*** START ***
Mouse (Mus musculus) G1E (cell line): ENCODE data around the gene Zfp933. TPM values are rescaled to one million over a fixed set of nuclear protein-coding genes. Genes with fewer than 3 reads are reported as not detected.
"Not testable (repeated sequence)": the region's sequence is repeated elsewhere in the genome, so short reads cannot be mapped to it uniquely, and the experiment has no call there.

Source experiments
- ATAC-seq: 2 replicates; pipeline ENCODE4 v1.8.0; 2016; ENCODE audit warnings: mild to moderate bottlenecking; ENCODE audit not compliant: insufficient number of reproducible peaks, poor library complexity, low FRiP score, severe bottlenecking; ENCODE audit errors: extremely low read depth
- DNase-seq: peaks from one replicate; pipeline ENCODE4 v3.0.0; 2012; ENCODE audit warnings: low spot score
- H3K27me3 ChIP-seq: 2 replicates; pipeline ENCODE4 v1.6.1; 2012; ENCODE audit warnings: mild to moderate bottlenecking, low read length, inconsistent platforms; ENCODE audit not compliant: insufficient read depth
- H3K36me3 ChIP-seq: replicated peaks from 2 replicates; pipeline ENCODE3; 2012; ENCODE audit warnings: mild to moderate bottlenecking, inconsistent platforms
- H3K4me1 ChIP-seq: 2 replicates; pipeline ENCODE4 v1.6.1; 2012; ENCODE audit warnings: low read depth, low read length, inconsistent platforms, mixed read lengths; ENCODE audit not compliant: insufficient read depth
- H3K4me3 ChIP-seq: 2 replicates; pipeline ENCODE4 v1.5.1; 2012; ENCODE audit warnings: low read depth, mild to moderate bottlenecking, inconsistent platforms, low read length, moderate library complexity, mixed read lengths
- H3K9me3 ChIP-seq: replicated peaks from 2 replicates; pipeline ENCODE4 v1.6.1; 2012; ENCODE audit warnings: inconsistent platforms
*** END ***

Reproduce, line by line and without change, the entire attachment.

Mouse (Mus musculus) G1E (cell line): ENCODE data around the gene Zfp933. TPM values are rescaled to one million over a fixed set of nuclear protein-coding genes. Genes with fewer than 3 reads are reported as not detected.
"Not testable (repeated sequence)": the region's sequence is repeated elsewhere in the genome, so short reads cannot be mapped to it uniquely, and the experiment has no call there.

Source experiments
- ATAC-seq: 2 replicates; pipeline ENCODE4 v1.8.0; 2016; ENCODE audit warnings: mild to moderate bottlenecking; ENCODE audit not compliant: insufficient number of reproducible peaks, poor library complexity, low FRiP score, severe bottlenecking; ENCODE audit errors: extremely low read depth
- DNase-seq: peaks from one replicate; pipeline ENCODE4 v3.0.0; 2012; ENCODE audit warnings: low spot score
- H3K27me3 ChIP-seq: 2 replicates; pipeline ENCODE4 v1.6.1; 2012; ENCODE audit warnings: mild to moderate bottlenecking, low read length, inconsistent platforms; ENCODE audit not compliant: insufficient read depth
- H3K36me3 ChIP-seq: replicated peaks from 2 replicates; pipeline ENCODE3; 2012; ENCODE audit warnings: mild to moderate bottlenecking, inconsistent platforms
- H3K4me1 ChIP-seq: 2 replicates; pipeline ENCODE4 v1.6.1; 2012; ENCODE audit warnings: low read depth, low read length, inconsistent platforms, mixed read lengths; ENCODE audit not compliant: insufficient read depth
- H3K4me3 ChIP-seq: 2 replicates; pipeline ENCODE4 v1.5.1; 2012; ENCODE audit warnings: low read depth, mild to moderate bottlenecking, inconsistent platforms, low read length, moderate library complexity, mixed read lengths
- H3K9me3 ChIP-seq: replicated peaks from 2 replicates; pipeline ENCODE4 v1.6.1; 2012; ENCODE audit warnings: inconsistent platforms